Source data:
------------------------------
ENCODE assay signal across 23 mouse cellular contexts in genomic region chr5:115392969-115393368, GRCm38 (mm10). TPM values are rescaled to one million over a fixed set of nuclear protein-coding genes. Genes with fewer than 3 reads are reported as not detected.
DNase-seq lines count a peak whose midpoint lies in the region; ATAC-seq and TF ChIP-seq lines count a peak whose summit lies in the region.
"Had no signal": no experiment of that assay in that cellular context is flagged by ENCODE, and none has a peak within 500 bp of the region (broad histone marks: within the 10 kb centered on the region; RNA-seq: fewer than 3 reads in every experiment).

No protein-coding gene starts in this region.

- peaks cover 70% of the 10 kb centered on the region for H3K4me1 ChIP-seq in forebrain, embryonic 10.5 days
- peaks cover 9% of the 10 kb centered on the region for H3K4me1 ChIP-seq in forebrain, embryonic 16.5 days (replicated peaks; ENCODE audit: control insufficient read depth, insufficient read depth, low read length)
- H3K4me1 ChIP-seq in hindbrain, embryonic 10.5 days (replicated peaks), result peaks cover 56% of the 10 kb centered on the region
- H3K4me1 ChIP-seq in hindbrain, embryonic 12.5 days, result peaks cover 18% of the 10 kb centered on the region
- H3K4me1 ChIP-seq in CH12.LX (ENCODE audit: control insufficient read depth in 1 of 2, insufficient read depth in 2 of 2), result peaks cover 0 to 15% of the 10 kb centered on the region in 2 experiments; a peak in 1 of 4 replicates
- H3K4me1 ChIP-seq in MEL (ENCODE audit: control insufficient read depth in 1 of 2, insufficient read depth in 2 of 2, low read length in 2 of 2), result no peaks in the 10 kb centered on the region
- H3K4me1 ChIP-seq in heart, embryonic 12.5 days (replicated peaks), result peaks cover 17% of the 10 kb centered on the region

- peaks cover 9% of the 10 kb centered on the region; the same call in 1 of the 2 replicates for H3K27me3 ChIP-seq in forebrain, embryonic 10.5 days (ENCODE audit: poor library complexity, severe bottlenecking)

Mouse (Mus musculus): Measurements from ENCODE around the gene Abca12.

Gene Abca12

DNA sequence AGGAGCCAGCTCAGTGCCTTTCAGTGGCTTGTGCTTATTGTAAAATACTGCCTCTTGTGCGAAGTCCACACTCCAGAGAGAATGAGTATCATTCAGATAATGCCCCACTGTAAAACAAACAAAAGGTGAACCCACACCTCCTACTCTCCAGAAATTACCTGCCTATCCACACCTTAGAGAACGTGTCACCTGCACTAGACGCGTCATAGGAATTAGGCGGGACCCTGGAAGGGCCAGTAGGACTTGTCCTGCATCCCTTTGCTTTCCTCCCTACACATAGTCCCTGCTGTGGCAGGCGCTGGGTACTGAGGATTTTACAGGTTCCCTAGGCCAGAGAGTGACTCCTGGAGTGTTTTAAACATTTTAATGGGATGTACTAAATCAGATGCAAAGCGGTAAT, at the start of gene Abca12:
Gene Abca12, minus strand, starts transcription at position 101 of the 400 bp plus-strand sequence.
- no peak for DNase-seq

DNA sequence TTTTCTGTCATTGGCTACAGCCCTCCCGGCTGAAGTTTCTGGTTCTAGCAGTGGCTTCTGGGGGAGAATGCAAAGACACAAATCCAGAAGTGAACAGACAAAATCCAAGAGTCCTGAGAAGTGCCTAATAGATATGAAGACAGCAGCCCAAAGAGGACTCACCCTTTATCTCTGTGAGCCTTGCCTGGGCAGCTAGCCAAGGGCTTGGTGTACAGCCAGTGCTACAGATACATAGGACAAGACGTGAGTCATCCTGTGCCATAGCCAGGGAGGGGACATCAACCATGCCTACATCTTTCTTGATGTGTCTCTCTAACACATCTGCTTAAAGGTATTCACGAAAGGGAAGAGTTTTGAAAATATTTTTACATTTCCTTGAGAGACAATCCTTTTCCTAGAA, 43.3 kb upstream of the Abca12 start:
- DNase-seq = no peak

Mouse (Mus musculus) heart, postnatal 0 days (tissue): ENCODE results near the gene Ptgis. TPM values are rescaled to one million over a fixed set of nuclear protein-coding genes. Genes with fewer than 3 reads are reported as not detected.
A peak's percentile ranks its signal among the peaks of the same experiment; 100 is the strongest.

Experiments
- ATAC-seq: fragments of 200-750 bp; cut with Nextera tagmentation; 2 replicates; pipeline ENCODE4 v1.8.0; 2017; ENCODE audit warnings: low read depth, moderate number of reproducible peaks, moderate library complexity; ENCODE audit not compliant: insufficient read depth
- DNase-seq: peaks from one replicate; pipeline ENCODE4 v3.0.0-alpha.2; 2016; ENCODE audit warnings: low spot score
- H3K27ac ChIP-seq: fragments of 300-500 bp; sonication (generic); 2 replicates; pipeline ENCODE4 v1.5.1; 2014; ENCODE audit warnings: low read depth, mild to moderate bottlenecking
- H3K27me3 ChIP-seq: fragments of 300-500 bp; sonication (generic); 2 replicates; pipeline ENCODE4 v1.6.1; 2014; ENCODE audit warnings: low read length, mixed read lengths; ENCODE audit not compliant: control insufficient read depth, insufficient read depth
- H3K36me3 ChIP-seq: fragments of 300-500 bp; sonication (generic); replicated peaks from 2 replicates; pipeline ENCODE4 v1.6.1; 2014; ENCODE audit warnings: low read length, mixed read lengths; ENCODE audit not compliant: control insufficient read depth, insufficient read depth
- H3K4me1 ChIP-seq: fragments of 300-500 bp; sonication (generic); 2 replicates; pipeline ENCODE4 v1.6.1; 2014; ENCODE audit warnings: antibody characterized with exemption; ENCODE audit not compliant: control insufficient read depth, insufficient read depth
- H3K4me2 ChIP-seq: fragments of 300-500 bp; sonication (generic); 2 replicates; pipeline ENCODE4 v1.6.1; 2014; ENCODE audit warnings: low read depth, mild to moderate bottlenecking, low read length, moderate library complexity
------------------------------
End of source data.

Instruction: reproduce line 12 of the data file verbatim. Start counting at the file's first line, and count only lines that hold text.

- peaks cover 9% of the 10 kb centered on the region; the same call in 1 of the 2 replicates for H3K27me3 ChIP-seq in forebrain, embryonic 10.5 days (ENCODE audit: poor library complexity, severe bottlenecking)